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Special Collections & Archives: Share How COVID-19 Impacts You

Tips on writing down your own experiences and on interviewing others about theirs. How to donate your materials to the Archives.

Introduction

Navigating Uncertainty: Coronavirus 2020 Oral History Project

The William H. Berge Oral History Center's Navigating Uncertainty: Coronavirus 2020 Oral History Project seeks to capture the impacts of the Covid-19 pandemic through a reflective oral history interviewing process. Participants are encouraged to share their experiences during the outbreak by conducting autobiographical or face-to-face interviews with family, friends and loved ones. Participants can still observe social distancing guidelines and stay safe by conducting phone or other safe interviewing methods, which can include web conferencing platforms such as Zoom, Skype, or Google Hangouts Meet. To alleviate potential storage capacity concerns in the Berge Center, please record only the audio from a video meeting session rather than the combined audio and video. For those who are in close proximity to the person being interviewed, mobile recording applications such as the iOS Voice Memos or Android's Voice Recorder can be used. For complete details on how to donate your interviews to the Berge Center, or, if technology or oral history methods questions arise, please contact EKU's Oral Historian Neil Kasiak at 859-622-2820 or neil.kasiak@eku.edu.

Interview Question Development Resources

Below you will find a variety of resources that will prove useful for learning the craft of oral history interviewing. Each resource follows similar best standards and practices, though there are some slight variations when conducting folklife studies. Although there is not a single or perfect guide, there are “Dos and Don'ts” that should be followed. Following the stated rules and suggestions will help you become more comfortable with the process and result in high quality interviews. To hone your oral history skills, you are encouraged to compare and contrast these resources with other available online sources. Don’t hesitate in contacting EKU Oral Historian Neil Kasiak (859-622-2820 or neil.kasiak@eku.edu) if you have any questions or would like additional training or advice.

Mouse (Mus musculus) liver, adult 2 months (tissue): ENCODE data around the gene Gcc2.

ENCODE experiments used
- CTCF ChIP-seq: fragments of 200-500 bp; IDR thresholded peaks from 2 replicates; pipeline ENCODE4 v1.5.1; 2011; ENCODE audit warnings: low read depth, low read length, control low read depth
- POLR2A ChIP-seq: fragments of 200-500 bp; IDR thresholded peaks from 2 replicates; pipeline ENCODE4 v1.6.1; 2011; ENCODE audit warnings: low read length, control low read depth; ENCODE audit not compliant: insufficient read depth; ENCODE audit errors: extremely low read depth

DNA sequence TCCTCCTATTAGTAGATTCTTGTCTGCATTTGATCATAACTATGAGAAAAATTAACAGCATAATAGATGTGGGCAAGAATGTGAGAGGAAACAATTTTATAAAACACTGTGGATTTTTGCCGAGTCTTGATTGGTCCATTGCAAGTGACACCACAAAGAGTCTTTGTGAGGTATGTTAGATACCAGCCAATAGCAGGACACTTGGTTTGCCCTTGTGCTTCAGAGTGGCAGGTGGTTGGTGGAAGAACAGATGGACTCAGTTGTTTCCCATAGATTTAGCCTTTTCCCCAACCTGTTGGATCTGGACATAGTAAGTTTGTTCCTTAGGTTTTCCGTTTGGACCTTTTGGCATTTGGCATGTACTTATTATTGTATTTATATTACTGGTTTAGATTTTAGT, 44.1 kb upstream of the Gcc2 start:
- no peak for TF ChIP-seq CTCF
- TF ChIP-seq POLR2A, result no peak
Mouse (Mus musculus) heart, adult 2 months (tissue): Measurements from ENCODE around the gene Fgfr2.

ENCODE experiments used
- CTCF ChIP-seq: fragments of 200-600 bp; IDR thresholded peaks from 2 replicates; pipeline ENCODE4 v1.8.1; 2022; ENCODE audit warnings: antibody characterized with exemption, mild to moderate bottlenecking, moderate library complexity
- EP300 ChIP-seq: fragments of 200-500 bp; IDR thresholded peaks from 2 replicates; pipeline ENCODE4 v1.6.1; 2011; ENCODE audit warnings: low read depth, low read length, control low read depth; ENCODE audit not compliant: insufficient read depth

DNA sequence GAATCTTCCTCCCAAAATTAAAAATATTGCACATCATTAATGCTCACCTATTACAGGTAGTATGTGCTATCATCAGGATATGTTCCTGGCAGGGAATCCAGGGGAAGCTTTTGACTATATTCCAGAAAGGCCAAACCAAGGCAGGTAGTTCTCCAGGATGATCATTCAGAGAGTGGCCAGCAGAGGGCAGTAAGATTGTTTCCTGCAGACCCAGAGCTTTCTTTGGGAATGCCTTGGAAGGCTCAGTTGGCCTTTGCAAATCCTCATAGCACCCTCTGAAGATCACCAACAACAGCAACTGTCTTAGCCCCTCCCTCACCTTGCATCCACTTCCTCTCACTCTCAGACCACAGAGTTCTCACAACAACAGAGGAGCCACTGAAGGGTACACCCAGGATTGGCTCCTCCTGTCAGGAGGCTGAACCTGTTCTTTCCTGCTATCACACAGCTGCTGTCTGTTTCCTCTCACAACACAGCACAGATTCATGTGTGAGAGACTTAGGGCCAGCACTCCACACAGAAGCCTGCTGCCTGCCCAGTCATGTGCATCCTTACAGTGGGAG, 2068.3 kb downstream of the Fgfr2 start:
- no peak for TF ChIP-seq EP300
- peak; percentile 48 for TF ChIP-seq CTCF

Potential Questions to Ask

The following list of questions will provide a good starting point for conducting a Navigating Uncertainty interview. The prepared list is by no means exhaustive and participants are encouraged to ask questions or cover topics that are unique to individual experiences. For instance, a healthcare worker will have a very different perspective than a construction worker, student, or teacher. The proposed questions will assist in exploring these varied experiences. Additionally, follow up questions to complement those listed below will provide additional context and help capture a more complete narrative.

  • Names, date of birth and place of birth?
  • Places of Education? Elementary, Middle, if applicable, high school?
  • Higher Education, Vocational or other professional trainings?